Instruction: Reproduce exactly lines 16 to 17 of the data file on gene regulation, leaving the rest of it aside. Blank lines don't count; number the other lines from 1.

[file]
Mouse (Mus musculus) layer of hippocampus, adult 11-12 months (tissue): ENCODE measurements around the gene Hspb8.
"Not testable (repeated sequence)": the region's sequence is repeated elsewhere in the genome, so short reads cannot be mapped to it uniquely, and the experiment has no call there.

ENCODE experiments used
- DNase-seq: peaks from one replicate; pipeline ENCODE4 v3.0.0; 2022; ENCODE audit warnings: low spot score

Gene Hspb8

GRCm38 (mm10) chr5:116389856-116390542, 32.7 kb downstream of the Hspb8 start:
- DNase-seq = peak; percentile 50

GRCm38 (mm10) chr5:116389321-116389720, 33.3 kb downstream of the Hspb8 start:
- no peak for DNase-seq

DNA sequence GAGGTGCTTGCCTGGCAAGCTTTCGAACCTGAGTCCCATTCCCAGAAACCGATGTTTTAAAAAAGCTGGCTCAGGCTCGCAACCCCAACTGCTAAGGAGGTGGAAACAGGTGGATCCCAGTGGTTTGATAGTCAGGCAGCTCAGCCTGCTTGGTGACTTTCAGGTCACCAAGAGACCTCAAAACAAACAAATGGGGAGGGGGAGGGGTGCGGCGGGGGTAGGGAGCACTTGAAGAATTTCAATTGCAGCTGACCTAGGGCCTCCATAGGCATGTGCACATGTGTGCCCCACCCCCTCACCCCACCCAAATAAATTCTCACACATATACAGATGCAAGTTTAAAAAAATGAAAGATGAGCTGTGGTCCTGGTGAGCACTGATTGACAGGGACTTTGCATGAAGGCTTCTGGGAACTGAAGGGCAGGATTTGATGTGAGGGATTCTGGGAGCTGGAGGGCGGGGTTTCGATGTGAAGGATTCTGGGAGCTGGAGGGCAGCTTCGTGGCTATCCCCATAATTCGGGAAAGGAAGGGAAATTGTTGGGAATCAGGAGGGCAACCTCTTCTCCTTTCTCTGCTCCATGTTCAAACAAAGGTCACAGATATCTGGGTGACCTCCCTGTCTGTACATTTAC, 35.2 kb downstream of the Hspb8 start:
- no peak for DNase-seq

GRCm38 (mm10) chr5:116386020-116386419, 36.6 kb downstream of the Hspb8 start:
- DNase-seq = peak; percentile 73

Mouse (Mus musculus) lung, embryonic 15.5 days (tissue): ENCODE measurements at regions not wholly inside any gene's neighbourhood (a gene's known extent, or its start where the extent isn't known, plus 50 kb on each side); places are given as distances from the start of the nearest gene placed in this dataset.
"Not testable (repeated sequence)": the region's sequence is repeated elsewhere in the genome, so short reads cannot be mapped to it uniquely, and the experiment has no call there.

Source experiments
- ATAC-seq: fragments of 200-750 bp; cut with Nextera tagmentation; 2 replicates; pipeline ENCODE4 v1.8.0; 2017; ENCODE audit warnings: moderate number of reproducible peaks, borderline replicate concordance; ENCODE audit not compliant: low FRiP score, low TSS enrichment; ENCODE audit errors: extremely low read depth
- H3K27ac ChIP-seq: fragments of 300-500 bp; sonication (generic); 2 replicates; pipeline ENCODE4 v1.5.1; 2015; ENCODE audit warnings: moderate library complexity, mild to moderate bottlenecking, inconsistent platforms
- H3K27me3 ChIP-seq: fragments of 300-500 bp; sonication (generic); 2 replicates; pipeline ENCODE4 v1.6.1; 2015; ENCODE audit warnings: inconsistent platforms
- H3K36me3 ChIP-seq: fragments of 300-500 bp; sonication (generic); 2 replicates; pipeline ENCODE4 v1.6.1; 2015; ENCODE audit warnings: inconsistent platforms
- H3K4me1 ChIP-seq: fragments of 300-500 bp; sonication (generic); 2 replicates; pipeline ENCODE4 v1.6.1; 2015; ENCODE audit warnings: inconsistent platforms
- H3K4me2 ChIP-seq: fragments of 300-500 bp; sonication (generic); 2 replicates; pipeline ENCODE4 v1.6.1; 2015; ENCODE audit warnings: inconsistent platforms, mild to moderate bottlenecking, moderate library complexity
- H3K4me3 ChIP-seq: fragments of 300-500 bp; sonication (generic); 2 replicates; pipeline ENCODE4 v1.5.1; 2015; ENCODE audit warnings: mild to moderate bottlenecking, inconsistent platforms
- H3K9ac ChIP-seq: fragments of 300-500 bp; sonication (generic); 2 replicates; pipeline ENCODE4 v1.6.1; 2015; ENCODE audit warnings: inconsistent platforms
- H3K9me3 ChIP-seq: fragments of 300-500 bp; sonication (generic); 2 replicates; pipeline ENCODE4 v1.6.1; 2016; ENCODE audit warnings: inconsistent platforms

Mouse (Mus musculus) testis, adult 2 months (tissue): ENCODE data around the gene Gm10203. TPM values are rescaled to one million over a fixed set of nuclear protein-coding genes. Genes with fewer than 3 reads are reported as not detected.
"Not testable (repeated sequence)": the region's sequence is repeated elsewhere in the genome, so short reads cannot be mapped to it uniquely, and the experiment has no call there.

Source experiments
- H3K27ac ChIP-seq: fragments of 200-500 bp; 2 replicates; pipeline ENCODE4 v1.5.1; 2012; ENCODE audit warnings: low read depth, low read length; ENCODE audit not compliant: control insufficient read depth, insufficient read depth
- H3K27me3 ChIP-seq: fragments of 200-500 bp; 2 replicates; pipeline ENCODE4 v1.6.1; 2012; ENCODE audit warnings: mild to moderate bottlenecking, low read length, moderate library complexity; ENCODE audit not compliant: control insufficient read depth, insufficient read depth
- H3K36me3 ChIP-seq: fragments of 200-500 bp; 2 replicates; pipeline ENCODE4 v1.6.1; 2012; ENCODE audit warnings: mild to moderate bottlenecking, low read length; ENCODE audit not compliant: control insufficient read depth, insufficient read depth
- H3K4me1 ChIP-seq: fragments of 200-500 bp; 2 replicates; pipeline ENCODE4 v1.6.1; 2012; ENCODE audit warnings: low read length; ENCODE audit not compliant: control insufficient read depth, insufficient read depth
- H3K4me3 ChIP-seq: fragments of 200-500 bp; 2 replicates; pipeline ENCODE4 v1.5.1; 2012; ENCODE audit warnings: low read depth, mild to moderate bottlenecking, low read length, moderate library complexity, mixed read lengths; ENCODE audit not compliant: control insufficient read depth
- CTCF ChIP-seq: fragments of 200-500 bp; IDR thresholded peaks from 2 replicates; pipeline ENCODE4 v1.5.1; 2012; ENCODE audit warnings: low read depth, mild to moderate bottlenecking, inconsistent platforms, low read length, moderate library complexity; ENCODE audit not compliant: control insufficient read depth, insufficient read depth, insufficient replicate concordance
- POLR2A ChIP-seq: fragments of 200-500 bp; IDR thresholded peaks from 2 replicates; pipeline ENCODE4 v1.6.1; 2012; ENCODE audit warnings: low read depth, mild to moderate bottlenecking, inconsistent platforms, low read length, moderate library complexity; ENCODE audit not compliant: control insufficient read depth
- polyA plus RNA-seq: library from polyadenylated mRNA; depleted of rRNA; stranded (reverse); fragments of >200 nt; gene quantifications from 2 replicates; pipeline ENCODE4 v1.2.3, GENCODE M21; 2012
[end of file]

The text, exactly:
Source experiments
- ATAC-seq: fragments of 200-750 bp; cut with Nextera tagmentation; 2 replicates; pipeline ENCODE4 v1.8.0; 2017; ENCODE audit warnings: moderate number of reproducible peaks, borderline replicate concordance; ENCODE audit not compliant: low FRiP score, low TSS enrichment; ENCODE audit errors: extremely low read depth